slave an enemy.5
The papyrus charms of this kind have been collected and discussed by Hopfner, and they concern us here only when they furnish some useful illustration.6
A θυμοκάτοχον in a stricter sense, which was published by Collart in 1930,7
deserves special mention, though it is not an amulet in the ordinary meaning of the term, but rather a defixio
(κατάδεσμος) used for a special and unusual purpose.
It is a lead tablet, one of the few that are known to have come from Egypt. Its close kinship with the well-known defixionum tabellae is shown by the use of lead, the regular material for curse tablets, by the use of the verbs δέω, καταδέω (l. 34), and by the fact that it adjures the ghost of a dead man (νεκυοδαίμων) to check the anger of the person feared by the writer. This indicates that the tablet was buried in a grave, where the powerful charms inscribed on it would compel the ghost to carry out the command of the operator. Many such tablets have been found; this specimen differs from most of the others in that the writer does not demand the injury or destruction of the person named, only that his anger be restrained. This person is Paomios (or Paomis), son of Tisate, and the writer of the tablet is Origenes, son of Ioulle, also called Theodora. The actual petition of the document appears in slightly different forms. In line 4 we read κατάσχεται (l. -τε) τὴν ὀργὴν τὸν θυμὸν Παωμίου ὃν ἔτεκεν ἡ Τισαται ἤδη ἤδη ταχὺ ταχύ; “Restrain the wrath, the anger of Paomios whose mother is Tisate, now, now, quickly, quickly.” In lines 34 f., instead of κατάσχετε, the tablet gives δῆσον, καταδῆσον, “bind.” At the last repetition, lines 40–43, the language is as follows: κατάσχεται τὴν ὀργὴν τὸν θυμὸν Παώμιτος ὃν ἔτεκεν ἡ Τισατε, τὸν νοῦν τὰς φρένας, ὅπως μὴ ἀντίπῃ ἡμῖν ἐμοί τῳριγένι ὃν ἔτεκεν Ἰούλλη ἡ καὶ Θεοδώρα, ἀλλὰ εὐήκοος ἡμῶν γένηται ἤδη ἤδη ταχὺ ταχύ; “Restrain the wrath, the anger of Paomis, whose mother Tisate, his mind, his judgment, that he may not gainsay me, Origenes, whose mother is Ioulle, also called Theodora, but may readily hear us — now, now, quickly, quickly.” From this it appears that Origenes is in some way under the authority or in the power of Paomios, who might be his master, a harsh creditor, a superior in office, or possibly only a man of equal condition who had a hold on Origenes by his knowledge of some misdoing on the latter's part, and meant to denounce him. The tablet invokes Brimo (Persephone) and many demonic powers, most but not all of whose names are elsewhere attested, and employs several magical figures of a kind previously known. These details must be examined in Collart's publication. The tablet is on the whole the most important “wrath turner” that has been discovered.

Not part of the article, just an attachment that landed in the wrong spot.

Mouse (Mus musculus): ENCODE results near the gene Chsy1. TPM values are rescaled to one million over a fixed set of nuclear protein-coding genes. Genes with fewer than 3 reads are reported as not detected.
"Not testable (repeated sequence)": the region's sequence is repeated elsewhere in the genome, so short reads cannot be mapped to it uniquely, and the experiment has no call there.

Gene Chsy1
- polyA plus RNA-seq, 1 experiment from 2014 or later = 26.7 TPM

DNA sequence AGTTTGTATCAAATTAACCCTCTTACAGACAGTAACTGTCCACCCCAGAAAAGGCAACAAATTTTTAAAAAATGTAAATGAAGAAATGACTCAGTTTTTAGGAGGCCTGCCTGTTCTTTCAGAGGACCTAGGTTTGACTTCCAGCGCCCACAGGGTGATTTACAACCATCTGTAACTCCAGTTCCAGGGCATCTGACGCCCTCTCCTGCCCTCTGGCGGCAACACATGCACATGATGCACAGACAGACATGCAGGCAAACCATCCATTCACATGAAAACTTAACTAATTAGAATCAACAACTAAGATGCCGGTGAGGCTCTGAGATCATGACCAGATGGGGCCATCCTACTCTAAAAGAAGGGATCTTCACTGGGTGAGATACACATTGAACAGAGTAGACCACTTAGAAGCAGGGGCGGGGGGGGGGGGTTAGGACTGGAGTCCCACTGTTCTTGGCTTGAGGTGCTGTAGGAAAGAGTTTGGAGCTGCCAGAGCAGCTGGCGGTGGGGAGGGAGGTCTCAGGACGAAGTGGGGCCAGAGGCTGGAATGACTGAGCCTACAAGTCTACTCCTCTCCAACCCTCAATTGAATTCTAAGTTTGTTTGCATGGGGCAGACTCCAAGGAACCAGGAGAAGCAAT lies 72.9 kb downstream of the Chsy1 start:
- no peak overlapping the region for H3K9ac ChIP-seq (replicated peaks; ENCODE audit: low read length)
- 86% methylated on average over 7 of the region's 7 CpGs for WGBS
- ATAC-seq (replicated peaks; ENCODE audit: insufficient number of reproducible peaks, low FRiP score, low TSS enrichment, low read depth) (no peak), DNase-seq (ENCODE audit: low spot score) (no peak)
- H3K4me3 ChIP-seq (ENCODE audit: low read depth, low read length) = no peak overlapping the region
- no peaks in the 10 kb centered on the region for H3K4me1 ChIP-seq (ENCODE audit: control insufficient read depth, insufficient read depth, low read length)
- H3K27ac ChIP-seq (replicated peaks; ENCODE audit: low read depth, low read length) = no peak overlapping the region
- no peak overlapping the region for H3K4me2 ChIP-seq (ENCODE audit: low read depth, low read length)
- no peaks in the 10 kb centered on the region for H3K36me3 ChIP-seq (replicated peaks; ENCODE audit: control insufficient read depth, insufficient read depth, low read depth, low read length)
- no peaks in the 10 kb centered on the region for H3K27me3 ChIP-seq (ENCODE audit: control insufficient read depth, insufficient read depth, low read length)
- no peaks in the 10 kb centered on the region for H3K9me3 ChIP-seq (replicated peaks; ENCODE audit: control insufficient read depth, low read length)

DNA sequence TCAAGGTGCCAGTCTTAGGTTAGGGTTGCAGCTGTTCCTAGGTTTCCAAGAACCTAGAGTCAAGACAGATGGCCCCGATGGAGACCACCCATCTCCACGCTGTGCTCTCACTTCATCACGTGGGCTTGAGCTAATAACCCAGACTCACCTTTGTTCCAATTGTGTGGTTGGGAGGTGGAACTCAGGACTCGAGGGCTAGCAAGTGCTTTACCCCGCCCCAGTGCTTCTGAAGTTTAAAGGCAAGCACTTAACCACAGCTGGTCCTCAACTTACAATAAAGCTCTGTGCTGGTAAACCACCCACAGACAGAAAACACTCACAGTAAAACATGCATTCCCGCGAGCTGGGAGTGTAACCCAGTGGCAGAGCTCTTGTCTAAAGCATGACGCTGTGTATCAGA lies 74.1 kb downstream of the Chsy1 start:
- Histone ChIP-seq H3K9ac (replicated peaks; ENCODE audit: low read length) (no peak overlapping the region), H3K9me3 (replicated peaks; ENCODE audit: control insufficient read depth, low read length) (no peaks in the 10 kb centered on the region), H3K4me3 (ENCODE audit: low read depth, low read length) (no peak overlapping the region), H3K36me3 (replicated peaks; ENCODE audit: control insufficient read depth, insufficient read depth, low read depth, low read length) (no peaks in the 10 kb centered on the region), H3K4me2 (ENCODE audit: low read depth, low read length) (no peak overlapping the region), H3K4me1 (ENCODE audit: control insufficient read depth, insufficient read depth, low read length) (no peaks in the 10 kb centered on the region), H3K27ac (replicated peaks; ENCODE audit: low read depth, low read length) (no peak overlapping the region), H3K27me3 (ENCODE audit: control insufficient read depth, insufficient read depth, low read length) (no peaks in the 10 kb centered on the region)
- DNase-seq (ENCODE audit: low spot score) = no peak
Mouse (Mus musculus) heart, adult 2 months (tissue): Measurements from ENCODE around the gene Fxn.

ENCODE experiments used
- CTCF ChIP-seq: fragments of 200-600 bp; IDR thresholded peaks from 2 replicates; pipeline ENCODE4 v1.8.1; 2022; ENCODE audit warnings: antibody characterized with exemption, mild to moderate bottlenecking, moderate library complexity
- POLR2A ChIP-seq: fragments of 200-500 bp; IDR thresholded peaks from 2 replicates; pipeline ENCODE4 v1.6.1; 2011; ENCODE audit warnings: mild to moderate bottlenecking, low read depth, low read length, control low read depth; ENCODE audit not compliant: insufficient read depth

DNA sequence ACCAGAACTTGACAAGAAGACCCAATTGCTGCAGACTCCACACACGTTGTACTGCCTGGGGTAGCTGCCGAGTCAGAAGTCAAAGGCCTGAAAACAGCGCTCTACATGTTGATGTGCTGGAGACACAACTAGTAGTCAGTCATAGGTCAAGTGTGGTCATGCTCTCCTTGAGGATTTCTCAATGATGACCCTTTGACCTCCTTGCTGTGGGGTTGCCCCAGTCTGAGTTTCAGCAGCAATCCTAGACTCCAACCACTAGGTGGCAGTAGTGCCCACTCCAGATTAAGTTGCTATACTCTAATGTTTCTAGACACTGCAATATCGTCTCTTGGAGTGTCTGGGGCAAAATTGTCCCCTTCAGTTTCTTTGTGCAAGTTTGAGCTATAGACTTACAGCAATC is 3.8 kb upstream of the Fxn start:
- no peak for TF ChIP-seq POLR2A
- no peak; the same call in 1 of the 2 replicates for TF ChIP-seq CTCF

Only two gem amulets belonging to this class are known to me. One of these is an inconspicuous specimen owned by the British Museum, an oval bit of greenish stone streaked with black, perhaps serpentine.8
On the obverse is a lion-headed man facing left. He wears a long tunic, reaching to the feet and girt at the waist. Seven rays project above his head. In his
6 Archiv Orientalni, 10 (1938), 128–148.
7 Rev. de Philol., 4 (1930), pp. 248–256.